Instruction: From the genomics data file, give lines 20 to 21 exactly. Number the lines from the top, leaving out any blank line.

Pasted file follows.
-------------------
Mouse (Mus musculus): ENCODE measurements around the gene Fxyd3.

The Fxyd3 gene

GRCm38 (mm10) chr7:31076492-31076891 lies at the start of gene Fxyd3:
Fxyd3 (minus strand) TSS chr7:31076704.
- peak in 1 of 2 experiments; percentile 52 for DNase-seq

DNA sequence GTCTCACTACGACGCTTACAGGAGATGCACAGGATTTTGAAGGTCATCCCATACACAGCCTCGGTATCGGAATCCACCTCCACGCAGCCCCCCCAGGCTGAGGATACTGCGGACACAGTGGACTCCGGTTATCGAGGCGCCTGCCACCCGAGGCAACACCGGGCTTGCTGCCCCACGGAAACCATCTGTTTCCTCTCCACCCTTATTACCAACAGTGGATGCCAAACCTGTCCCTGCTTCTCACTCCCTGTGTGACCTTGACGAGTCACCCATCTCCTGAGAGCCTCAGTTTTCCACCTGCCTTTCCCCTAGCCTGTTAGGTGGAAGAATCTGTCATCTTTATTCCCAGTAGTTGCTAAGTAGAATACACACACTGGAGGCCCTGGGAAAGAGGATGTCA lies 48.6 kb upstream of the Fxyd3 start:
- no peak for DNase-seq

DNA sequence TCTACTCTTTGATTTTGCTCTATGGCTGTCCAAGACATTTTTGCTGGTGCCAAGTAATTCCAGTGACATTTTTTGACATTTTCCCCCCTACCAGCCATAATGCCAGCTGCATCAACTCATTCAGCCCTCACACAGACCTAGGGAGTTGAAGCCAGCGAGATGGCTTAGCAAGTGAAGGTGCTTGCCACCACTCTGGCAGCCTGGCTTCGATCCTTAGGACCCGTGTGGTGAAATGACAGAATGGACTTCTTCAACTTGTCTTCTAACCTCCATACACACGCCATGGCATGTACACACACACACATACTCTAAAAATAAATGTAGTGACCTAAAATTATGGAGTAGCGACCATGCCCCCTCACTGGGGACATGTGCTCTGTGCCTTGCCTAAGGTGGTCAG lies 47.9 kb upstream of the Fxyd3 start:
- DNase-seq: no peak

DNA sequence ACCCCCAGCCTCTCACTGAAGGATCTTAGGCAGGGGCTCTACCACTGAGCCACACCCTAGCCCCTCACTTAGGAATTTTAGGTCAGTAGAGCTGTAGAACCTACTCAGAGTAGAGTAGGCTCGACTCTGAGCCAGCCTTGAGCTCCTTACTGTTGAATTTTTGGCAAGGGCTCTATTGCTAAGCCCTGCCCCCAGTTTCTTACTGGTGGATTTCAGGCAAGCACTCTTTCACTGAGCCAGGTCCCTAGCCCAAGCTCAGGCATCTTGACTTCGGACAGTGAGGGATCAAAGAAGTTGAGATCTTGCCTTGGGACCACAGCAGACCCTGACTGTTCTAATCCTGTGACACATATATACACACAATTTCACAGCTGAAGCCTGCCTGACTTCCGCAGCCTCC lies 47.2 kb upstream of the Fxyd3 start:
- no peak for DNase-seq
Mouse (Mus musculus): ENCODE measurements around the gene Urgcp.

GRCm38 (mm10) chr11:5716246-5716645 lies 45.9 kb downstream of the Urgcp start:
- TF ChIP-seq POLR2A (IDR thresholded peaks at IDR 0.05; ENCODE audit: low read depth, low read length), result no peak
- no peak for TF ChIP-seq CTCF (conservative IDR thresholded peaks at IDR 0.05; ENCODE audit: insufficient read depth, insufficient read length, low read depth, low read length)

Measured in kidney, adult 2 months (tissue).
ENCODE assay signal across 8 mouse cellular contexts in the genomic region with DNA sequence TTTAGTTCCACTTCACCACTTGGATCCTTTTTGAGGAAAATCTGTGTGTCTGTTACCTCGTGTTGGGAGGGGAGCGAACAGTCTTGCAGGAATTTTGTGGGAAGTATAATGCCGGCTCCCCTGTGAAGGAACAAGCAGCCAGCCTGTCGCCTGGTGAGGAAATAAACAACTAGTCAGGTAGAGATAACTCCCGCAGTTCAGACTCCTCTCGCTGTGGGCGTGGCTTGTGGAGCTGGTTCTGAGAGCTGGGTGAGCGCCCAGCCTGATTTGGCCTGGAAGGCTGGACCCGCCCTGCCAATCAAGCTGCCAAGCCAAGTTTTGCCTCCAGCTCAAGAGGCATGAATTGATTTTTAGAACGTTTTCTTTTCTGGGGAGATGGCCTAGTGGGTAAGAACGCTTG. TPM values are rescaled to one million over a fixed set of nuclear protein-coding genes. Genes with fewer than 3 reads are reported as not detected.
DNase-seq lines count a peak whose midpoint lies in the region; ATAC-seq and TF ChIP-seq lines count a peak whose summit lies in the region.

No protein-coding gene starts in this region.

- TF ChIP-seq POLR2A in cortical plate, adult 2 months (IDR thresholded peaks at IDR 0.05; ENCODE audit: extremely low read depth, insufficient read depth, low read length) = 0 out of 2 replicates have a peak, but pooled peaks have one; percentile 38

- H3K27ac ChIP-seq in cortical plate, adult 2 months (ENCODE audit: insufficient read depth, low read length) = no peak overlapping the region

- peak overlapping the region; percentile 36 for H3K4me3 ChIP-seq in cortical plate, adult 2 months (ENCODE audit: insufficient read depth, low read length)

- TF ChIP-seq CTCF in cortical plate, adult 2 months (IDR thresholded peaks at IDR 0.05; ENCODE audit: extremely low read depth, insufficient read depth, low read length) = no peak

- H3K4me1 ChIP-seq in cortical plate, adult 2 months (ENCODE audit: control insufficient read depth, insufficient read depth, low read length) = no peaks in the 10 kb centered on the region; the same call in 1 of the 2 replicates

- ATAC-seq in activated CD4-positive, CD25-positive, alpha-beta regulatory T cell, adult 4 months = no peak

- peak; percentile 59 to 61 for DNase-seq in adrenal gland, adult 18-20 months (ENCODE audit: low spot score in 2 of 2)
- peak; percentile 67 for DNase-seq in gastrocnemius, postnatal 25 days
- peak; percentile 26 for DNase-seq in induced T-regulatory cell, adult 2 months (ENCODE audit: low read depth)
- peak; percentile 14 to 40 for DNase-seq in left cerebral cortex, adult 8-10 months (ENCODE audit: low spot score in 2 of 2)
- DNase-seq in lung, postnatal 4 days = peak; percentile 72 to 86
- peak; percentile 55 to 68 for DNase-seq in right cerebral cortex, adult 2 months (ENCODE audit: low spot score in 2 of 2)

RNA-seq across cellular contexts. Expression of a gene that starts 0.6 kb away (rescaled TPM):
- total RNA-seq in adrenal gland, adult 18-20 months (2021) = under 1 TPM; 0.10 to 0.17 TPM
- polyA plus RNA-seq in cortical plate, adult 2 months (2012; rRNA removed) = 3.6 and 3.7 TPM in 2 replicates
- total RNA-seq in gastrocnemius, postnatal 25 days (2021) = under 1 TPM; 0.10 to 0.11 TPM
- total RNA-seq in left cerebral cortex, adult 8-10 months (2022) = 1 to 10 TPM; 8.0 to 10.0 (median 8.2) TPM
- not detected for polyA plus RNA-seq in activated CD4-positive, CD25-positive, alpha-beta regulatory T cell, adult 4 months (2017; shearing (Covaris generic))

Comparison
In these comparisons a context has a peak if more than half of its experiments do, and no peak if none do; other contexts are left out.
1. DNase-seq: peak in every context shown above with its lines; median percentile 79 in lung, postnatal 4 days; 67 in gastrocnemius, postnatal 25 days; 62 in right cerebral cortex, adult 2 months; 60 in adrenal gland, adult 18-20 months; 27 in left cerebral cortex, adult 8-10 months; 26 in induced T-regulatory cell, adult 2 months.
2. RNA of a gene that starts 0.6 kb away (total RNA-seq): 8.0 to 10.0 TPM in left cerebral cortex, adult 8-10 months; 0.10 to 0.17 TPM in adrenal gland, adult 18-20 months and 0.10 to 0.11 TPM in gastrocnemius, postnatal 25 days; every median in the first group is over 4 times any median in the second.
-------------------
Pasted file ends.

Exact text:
- TF ChIP-seq POLR2A in cortical plate, adult 2 months (IDR thresholded peaks at IDR 0.05; ENCODE audit: extremely low read depth, insufficient read depth, low read length) = 0 out of 2 replicates have a peak, but pooled peaks have one; percentile 38

- H3K27ac ChIP-seq in cortical plate, adult 2 months (ENCODE audit: insufficient read depth, low read length) = no peak overlapping the region